As our world becomes more and more technology-driven, robots could replace workers in a huge number of jobs, a new report has warned.
The report claims that as many as 800 million workers could be replaced by machines in just 13 years.
Jobs most likely to be taken include fast-food workers and machine-operators, while gardeners, plumbers and childcare workers are the least likely to be replaced by bots, according to the report.
The report, called ‘Jobs lost, jobs gained: Workforce transitions in a time of automation’, was created by management consultancy firm, McKinsey.
It assesses the number and type of jobs that could be lost to automation over the next 13 years.
The report said: ‘The results reveal a rich mosaic of potential shifts in occupations in the years ahead, with important implications for workforce skills and wages.
‘Our key finding is that while there may be enough work to maintain full employment to 2030 under most scenarios, the transitions will be very challenging – matching or even exceeding the scale of shifts out of agriculture and manufacturing we have seen in the past.’
The report suggests that in about 60 per cent of jobs, at least one third of activities could be automated.
It said: ‘We estimate that between 400 million and 800 million individuals could be displaced by automation and need to find new jobs by 2030 around the world.’
And while the report suggests that new jobs will be available, it highlights that people may need to learn new skills to get them.
The report said: ‘Of the total displaced, 75 million to 375 million may need to switch occupational categories and learn new skills.’
The report suggests that workers in China are likely to be most affected by the switch to automation.
It said: ‘In absolute terms, China faces the largest number of workers needing to switch occupations – up to 100 million if automation is adopted rapidly, or 12 percent of the 2030 workforce.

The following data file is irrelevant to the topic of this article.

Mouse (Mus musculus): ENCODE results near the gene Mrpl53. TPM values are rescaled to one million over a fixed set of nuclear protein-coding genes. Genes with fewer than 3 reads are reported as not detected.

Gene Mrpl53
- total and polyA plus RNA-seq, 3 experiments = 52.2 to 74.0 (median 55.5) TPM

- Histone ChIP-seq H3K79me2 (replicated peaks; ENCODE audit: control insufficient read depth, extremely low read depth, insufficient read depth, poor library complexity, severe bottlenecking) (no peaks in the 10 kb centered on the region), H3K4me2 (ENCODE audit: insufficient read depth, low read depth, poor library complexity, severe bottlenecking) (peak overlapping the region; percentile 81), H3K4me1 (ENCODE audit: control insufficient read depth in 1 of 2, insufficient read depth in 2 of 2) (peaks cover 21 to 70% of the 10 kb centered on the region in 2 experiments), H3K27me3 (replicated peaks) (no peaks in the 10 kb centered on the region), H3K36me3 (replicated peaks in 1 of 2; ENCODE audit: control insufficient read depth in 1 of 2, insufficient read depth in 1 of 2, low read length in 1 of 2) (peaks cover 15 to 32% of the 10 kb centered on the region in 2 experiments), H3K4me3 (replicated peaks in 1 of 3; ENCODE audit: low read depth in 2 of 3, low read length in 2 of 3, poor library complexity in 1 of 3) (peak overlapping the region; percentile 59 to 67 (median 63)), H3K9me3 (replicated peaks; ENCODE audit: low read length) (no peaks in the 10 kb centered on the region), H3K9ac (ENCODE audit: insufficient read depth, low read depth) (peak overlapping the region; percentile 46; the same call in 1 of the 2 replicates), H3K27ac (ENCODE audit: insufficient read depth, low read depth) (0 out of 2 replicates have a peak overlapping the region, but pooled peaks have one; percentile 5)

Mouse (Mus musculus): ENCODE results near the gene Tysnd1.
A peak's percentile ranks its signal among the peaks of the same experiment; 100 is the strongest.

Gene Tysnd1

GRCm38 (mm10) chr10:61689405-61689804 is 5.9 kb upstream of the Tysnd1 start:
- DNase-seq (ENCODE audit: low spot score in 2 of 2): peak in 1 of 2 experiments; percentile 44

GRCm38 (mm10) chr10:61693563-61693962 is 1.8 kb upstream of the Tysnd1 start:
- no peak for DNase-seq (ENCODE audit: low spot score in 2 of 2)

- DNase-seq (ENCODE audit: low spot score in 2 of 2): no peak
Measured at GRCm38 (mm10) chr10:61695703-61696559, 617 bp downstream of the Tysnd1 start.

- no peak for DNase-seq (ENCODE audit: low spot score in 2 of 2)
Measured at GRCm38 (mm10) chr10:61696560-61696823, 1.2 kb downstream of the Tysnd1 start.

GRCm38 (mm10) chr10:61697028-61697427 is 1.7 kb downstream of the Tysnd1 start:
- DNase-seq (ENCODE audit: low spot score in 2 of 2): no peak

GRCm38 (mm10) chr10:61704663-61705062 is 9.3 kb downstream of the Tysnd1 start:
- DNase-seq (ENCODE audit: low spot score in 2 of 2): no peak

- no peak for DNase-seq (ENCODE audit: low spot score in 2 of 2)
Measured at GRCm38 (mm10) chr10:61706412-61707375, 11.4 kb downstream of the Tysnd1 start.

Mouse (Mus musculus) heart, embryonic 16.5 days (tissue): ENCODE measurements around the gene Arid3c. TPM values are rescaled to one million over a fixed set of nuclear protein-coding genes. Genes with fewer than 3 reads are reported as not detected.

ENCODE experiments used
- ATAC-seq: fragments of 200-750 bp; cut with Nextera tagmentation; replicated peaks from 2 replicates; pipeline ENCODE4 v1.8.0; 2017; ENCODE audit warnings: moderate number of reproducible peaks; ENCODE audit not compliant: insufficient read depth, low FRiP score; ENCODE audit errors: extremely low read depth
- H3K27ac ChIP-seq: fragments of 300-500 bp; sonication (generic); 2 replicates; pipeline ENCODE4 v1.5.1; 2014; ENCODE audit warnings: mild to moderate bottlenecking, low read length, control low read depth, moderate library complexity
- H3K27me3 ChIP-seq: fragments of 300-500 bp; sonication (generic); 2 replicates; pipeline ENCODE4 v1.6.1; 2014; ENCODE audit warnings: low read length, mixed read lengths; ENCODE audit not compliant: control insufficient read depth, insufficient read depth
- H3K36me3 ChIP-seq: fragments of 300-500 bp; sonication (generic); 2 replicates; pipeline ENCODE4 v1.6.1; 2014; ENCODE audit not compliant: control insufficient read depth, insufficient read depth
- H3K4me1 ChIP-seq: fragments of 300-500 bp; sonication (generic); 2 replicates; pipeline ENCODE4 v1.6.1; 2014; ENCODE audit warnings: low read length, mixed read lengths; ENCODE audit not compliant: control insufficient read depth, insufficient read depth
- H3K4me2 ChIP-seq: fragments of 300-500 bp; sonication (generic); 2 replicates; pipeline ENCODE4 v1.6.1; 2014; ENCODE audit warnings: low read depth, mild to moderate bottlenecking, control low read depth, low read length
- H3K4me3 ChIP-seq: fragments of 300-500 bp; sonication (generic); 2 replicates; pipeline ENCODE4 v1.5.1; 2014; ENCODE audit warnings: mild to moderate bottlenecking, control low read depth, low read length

‘While that may seem like a large number, it is relatively small compared with the tens of millions of Chinese who have moved out of agriculture in the past 25 years.’
But the countries facing the biggest change are the US, Germany and Japan, according to the report.
It added: ‘For advanced economies, the share of the workforce that may need to learn new skills and find work in new occupations is much higher: up to one-third of the 2030 workforce in the United States and Germany, and nearly half in Japan.’
In terms of jobs, the report suggests that physical jobs in predictable environments – including machine-operators and fast-food worker – are the most likely to be replaced by robots.
But it added: ‘Collecting and processing data are two other categories of activities that increasingly can be done better and faster with machines.
Teacher numbers look to increase in India by a staggering 208 per cent, but decrease in Japan by eight per cent, while customer interaction jobs will decrease by 13 per cent in Japan. MCKINSEY & CO
‘This could displace large amounts of labor—for instance, in mortgage origination, paralegal work, accounting, and back-office transaction processing.’
Conversely, the report suggests that jobs in unpredictable environments are least are risk.
It said: ‘Occupations such as gardeners, plumbers, or providers of child- and eldercare – will also generally see less automation by 2030, because they are technically difficult to automate and often command relatively lower wages, which makes automation a less attractive business proposition.’